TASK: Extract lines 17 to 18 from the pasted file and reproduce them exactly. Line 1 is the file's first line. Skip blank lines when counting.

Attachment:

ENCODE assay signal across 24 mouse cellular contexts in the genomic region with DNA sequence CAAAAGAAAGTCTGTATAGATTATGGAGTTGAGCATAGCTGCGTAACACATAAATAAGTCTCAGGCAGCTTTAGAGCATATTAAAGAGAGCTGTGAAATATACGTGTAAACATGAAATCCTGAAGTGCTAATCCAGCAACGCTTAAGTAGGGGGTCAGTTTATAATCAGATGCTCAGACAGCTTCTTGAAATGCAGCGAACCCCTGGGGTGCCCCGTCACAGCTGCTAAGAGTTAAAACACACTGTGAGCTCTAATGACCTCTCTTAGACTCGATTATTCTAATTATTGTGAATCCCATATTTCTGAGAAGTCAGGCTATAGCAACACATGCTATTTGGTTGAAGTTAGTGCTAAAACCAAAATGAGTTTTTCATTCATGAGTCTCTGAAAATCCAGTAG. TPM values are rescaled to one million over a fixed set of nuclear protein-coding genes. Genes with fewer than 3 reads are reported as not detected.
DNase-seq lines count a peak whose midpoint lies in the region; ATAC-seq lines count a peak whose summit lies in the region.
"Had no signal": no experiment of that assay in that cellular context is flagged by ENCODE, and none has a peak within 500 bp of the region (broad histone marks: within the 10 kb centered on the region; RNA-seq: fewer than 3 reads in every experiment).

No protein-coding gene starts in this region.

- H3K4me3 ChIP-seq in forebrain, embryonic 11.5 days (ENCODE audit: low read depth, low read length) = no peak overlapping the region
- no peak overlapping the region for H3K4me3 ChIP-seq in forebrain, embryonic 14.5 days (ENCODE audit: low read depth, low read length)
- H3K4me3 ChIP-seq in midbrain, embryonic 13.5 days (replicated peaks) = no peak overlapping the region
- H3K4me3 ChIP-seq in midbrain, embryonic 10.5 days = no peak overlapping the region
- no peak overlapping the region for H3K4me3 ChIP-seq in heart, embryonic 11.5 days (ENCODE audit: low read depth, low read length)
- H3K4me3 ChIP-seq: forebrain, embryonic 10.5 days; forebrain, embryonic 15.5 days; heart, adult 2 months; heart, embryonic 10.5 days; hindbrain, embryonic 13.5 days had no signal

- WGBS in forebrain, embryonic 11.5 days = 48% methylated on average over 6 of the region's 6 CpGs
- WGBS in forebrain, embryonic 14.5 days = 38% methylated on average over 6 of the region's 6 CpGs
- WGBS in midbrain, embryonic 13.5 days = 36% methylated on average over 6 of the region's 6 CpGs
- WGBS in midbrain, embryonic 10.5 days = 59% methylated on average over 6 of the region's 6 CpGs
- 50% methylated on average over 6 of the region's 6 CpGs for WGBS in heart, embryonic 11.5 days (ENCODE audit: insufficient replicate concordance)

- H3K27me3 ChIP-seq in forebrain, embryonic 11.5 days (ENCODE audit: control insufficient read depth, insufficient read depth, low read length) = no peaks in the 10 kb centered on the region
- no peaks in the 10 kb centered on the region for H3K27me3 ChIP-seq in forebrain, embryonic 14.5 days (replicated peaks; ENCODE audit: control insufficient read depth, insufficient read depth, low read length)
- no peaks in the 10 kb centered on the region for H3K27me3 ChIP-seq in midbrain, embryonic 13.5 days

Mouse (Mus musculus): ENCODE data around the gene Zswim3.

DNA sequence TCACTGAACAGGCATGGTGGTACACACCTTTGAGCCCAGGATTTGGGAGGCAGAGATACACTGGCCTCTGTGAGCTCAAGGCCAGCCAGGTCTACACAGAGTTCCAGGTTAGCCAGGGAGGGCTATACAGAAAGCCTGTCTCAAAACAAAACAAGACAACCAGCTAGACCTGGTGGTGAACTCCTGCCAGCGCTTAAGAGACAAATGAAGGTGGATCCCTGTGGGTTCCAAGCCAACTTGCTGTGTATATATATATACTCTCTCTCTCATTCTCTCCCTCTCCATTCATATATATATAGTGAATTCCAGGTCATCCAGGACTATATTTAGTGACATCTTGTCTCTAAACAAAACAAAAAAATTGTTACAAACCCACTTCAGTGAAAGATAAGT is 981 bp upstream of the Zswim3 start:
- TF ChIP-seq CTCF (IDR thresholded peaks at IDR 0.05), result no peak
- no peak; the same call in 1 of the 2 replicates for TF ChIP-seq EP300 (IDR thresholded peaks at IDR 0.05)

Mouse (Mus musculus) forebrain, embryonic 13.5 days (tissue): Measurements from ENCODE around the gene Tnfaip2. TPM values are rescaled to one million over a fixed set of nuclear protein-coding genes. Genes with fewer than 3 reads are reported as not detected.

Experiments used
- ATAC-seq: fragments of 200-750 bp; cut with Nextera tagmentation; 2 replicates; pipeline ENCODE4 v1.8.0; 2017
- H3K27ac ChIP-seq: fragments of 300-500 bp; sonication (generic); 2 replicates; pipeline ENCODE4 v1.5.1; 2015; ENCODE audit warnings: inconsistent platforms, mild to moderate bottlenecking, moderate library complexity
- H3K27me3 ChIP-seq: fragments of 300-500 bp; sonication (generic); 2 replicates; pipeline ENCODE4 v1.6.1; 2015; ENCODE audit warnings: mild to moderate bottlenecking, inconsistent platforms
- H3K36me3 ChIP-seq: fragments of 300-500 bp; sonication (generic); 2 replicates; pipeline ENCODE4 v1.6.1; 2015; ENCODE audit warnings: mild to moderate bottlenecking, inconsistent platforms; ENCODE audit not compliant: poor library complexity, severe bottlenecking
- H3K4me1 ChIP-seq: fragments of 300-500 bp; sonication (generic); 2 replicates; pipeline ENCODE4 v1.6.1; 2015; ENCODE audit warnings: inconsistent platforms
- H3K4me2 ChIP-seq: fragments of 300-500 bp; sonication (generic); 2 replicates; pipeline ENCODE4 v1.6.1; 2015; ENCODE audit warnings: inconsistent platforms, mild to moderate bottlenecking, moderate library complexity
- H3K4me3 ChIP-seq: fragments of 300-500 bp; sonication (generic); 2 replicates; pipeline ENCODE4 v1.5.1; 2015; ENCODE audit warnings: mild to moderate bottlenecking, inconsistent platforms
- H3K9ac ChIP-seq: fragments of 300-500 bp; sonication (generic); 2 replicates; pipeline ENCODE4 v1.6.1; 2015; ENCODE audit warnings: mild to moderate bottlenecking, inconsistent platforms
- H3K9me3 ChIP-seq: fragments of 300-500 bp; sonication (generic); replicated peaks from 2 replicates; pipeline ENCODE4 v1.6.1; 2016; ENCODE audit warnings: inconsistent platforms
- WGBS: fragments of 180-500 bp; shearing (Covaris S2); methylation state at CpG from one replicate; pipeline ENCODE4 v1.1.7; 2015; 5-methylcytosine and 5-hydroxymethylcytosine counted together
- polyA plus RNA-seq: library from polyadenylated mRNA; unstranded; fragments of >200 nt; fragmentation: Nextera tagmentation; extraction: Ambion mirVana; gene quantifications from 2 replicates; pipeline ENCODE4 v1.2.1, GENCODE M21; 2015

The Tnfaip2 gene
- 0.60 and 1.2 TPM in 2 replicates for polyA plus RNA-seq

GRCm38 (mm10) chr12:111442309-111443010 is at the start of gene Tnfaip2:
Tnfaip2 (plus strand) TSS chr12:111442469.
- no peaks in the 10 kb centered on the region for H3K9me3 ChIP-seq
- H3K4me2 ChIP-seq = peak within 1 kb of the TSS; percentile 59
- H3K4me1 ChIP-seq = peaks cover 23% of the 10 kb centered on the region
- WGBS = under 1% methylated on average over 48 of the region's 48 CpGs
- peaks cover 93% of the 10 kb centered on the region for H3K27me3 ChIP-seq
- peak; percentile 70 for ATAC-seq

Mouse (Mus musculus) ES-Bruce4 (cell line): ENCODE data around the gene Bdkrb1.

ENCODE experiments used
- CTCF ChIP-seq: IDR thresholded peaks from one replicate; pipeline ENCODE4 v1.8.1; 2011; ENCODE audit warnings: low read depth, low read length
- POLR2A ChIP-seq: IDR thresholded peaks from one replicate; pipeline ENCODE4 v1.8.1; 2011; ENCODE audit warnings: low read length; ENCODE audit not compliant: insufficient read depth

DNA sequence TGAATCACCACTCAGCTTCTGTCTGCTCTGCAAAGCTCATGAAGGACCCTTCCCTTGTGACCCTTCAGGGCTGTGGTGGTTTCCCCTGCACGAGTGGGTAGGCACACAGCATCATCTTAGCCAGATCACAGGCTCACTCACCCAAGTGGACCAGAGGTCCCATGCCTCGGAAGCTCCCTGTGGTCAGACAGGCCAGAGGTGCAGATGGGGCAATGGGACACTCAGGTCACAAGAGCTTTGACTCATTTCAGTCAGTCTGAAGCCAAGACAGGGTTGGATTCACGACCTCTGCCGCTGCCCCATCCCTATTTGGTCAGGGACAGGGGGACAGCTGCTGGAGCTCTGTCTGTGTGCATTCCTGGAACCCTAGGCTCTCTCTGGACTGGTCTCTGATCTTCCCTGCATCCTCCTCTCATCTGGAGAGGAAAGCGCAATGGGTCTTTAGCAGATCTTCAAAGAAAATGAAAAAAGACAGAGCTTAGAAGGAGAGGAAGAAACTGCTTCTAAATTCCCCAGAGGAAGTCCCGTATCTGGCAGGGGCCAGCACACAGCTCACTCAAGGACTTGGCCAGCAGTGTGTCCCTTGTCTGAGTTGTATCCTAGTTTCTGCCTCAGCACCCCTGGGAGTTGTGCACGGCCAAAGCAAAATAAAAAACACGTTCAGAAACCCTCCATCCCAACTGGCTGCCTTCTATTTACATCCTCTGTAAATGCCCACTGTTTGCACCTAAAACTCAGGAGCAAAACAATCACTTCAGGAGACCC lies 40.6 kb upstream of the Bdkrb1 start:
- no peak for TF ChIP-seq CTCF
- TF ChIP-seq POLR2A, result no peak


- no peaks in the 10 kb centered on the region for H3K27me3 ChIP-seq in forebrain, embryonic 14.5 days (replicated peaks; ENCODE audit: control insufficient read depth, insufficient read depth, low read length)
- no peaks in the 10 kb centered on the region for H3K27me3 ChIP-seq in midbrain, embryonic 13.5 days